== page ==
Collective Intelligence and Wikipedia

As a worker at a brewery, I am constantly learning new things about beer. One thing that is almost undeniable in the current beer world is the popularity of the India Pale Ale. Because of the informal standards and information gathering revolving around beer, many different people have many different things to say about styles of beer and the differences between them. These informalities causing dissention in the beer world can even be made apparent when looking at the Wikipedia page for India Pale Ale.

Image In an article written by Henry Jenkins entitled “Confessions of an Aca-Fan,” Wikipedia is viewed critically mostly because of the discord it has created in the world of academia. Mr. Jenkins however, speaks with a more hopeful tone when speaking about the reliability of Wikipedia. He believes that, instead of “outlawing” the use of Wikipedia for students in classrooms, teachers should demonstrate the ability to critically assess where the information is coming from to their students (Jenkins). This goes for sites like Wikipedia as well as more traditional forms of research; it is extremely important to understand where your data is coming from (Jenkins). He brings up the idea of collective intelligence, or the concept of a group pooling ideas and information for a common goal, and in my opinion, I agree that Wikipedia is a form of successful collective intelligence. Henry Jenkins phrased it eloquently, stating that Wikipedia should be viewed more a work in progress, not a finished product (Jenkins).


Fortunately, Wikipedia has tools that the average user can utilize in order to scrutinize when and from whom certain page’s information is being transmitted. The Wikipedia page for India Pale Ale even has statistics for any revisions made in the page’s history, beginning with the page’s inception. These tools are extremely useful when critically inspect the page’s information sources. As noted by the screenshot, the Wikipedia page for India Pale Ale has an average time of 3.87 days between edits, meaning that information is constantly being updated to the page. It also states that only about 40% of the page’s edits are made by the top 10% most active users on the page, meaning that new people are constantly making additions to the page. Another interesting statistic is the amount of major and minor edits made to the page. It declares that 77.6% of the edits made to the page are major edits implying that the information contained on the page is constantly being altered in substantial amounts because of an uncertainty of information. This page just displays the inner workings of one page on Wikipedia; every page is completely different, making it almost too easy to see that Wikipedia is clearly the crux of some form of collective intelligence of the modern period.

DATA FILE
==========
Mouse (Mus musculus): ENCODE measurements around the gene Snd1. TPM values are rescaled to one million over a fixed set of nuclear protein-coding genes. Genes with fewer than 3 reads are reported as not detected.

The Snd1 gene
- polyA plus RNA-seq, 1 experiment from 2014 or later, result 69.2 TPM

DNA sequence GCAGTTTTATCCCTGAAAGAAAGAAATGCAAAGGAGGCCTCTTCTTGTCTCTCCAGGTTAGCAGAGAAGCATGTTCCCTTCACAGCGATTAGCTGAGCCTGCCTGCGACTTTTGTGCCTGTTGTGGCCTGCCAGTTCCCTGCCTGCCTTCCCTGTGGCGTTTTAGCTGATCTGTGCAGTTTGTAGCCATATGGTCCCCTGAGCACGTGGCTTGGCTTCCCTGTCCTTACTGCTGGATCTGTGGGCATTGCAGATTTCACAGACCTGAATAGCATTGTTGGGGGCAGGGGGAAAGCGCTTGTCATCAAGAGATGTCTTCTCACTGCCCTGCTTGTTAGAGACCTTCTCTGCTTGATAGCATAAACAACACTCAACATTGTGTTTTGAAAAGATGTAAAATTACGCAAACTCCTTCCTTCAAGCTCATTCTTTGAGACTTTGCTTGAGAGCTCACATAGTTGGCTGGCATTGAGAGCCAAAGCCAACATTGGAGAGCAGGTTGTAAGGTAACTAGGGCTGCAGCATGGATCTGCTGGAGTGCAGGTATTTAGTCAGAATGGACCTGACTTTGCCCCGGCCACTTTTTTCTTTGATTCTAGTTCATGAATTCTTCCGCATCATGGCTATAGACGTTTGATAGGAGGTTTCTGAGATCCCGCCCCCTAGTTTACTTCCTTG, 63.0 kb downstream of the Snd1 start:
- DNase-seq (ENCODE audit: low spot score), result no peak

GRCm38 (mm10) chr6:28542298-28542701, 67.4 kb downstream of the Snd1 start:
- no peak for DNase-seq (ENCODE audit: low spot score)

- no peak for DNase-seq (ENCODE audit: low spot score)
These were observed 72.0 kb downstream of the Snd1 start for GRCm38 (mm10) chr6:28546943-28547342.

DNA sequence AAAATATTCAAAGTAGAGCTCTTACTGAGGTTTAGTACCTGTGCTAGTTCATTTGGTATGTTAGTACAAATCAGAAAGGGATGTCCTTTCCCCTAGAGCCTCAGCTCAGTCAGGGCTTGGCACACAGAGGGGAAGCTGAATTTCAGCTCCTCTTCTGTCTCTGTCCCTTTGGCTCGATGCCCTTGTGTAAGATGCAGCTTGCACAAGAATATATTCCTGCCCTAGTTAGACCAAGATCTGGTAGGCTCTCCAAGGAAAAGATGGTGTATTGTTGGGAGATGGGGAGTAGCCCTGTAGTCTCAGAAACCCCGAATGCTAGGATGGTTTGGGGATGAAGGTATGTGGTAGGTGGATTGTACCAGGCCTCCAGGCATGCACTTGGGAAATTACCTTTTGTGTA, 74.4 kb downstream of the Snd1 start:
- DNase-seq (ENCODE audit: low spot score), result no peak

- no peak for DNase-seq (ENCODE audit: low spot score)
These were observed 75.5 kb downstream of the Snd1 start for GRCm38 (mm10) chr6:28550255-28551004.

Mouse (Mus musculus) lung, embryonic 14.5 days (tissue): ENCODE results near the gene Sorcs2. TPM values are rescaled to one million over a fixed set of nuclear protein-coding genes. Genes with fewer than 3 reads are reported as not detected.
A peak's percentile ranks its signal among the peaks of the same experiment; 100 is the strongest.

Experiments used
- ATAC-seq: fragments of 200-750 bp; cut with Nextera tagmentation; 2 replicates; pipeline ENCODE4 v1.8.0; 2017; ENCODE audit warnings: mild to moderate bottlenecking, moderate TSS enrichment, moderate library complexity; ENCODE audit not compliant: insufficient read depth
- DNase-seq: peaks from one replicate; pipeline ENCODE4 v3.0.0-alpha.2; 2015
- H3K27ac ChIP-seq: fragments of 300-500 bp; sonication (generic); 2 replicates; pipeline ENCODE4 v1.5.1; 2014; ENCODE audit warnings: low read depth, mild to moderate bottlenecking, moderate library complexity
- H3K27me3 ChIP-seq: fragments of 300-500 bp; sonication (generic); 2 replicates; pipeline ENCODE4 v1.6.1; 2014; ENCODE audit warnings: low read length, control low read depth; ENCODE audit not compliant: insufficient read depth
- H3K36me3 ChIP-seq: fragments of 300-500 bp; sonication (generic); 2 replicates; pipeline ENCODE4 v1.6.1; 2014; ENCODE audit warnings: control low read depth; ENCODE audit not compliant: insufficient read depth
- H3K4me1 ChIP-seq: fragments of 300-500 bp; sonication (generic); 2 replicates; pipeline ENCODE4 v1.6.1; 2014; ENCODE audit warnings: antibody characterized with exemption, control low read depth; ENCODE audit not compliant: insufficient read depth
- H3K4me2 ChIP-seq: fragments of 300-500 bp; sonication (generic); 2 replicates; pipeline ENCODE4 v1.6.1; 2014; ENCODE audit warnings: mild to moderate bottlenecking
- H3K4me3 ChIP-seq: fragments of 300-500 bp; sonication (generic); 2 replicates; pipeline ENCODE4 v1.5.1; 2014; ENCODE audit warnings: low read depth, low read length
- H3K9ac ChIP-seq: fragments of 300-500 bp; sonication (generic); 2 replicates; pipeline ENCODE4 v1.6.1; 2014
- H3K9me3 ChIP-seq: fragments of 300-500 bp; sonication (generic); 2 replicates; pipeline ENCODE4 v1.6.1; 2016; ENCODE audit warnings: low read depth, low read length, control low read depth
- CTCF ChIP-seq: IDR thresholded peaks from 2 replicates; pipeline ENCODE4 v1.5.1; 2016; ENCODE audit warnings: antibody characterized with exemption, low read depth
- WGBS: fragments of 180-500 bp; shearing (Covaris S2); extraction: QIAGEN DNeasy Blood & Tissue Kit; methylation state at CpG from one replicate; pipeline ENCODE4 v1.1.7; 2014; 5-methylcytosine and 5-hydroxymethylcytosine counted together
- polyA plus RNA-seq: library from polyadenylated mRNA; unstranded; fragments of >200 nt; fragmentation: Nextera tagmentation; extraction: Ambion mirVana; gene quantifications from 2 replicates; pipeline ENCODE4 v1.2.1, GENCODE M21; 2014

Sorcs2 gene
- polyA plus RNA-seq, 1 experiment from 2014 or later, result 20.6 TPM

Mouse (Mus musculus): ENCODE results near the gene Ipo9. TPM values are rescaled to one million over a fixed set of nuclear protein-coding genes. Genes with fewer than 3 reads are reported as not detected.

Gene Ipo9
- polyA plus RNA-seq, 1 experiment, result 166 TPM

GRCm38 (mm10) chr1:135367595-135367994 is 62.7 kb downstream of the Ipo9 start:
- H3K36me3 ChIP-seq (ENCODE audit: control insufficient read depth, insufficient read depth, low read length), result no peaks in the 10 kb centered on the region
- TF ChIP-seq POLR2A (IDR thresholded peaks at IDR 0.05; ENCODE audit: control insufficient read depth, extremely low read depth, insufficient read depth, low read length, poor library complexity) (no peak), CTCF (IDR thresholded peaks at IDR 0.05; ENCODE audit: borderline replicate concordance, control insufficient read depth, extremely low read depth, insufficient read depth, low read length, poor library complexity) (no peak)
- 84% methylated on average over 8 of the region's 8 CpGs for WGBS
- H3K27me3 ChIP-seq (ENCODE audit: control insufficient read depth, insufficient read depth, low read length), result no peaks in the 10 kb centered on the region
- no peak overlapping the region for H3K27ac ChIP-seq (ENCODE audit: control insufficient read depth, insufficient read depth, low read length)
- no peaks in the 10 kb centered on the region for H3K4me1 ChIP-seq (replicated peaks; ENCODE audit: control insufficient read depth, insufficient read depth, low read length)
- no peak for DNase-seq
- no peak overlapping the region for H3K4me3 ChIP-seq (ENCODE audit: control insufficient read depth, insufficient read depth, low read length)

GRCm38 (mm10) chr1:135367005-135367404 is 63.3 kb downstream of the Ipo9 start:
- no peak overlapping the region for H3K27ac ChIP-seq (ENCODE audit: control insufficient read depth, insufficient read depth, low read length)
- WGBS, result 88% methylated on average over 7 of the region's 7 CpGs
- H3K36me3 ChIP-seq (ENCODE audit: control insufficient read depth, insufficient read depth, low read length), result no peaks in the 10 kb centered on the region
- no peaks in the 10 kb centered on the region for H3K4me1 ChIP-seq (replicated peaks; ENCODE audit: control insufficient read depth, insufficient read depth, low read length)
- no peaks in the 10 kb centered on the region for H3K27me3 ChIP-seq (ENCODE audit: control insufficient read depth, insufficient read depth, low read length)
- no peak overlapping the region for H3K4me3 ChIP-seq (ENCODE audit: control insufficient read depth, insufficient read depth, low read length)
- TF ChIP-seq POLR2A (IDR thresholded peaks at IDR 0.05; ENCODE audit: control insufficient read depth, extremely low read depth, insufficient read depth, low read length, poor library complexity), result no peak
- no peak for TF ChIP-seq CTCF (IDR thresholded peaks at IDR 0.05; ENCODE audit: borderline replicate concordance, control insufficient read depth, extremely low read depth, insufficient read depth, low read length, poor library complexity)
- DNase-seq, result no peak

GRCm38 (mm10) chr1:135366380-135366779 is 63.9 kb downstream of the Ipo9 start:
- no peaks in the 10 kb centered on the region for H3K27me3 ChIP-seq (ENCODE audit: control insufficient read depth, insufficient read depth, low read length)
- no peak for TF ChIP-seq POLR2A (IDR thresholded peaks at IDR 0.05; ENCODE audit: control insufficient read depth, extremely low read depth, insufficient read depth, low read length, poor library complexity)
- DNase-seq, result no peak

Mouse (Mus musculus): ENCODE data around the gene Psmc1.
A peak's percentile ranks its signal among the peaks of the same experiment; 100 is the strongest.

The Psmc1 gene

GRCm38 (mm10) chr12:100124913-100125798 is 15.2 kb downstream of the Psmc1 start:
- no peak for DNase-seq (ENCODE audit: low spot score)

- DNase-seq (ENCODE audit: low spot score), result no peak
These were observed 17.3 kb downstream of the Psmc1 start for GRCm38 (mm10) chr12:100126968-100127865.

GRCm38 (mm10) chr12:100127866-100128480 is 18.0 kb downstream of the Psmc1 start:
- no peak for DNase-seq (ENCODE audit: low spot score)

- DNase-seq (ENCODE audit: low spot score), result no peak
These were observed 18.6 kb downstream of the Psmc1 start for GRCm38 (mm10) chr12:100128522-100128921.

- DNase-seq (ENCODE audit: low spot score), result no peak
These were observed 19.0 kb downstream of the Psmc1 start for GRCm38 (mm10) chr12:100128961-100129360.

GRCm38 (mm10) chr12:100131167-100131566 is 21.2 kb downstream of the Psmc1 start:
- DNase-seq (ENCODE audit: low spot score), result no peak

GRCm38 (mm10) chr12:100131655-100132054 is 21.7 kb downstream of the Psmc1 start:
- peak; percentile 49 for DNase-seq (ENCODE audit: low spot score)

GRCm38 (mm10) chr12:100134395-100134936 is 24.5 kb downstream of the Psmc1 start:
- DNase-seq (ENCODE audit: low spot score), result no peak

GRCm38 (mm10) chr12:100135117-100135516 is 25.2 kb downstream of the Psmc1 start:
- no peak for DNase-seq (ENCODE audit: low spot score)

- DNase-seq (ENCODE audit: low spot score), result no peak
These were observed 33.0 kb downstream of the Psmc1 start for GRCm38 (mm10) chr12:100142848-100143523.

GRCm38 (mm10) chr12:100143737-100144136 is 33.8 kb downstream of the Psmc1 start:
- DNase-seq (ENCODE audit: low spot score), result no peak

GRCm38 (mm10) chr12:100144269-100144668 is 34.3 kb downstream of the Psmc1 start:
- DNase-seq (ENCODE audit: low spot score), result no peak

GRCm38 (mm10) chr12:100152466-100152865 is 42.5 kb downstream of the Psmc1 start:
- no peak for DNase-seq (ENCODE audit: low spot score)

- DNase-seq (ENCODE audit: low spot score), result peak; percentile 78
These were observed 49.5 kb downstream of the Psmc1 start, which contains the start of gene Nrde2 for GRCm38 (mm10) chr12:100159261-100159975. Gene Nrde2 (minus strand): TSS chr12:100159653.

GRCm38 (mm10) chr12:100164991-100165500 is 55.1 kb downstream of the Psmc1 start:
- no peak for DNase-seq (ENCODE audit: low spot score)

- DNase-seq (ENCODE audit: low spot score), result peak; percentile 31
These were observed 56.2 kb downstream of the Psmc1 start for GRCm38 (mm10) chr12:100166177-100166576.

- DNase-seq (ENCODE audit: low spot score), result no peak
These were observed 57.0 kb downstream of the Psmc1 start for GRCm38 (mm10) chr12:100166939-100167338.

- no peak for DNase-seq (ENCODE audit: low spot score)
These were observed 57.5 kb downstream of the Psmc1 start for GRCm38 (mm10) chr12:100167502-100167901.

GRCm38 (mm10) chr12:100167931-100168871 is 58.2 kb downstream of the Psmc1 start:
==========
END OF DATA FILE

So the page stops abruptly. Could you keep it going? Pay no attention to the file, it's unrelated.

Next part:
As someone who has a deep interest and informed position on styles of beer, the Wikipedia page seems to be quite accurate: however, if I were in need of precise India Pale Ale data, I would most likely not use the Wikipedia page. This does not mean I do not agree with Mr. Jenkins and his article, I believe he made an extremely important point. Without critically questioning your data and where it comes from you are just blindly following information.

Works Cited

Jenkins, Henry. “What Wikipedia Can Teach Us About the New Media Literacies (Part Two)” Confessions of an Aca-Fan. 26 June 2007 Web. 13 Feb. 2014.

Jenkins, Henry. “What Wikipedia Can Teach Us About the New Media Literacies (Part One)” Confessions of an Aca-Fan., 26 June 2007. Web. 13 Feb. 2014.

India Pale Ale. (2014, February 4). In Wikipedia, The Free Encyclopedia. Retrieved 01:41, February 17, 2014, from


One comment on “Collective Intelligence and Wikipedia

  1. Great job establishing the topic and your expertise quickly and concisely at the start of the blog post. The post does a good job of defining collective intelligence, introducing Jenkins and the article, all of which provide the reader with sufficient context for your argument. The post also utilizes the images and provides a helpful analysis of the statistics on the Wikipedia page. The in-text citations are frequently used when sharing information from outside sources, but be sure to differentiate between two sources with the same author. One suggestion for the post would be to stay consistent with your argument throughout. While the post agrees with Jenkins argument about critical thinking, positioning itself against teachers who have a zero-tolerance policy on Wikipedia, the final paragraph concludes that you personally wouldn’t use the site for data but without sufficiently explaining that caveat.

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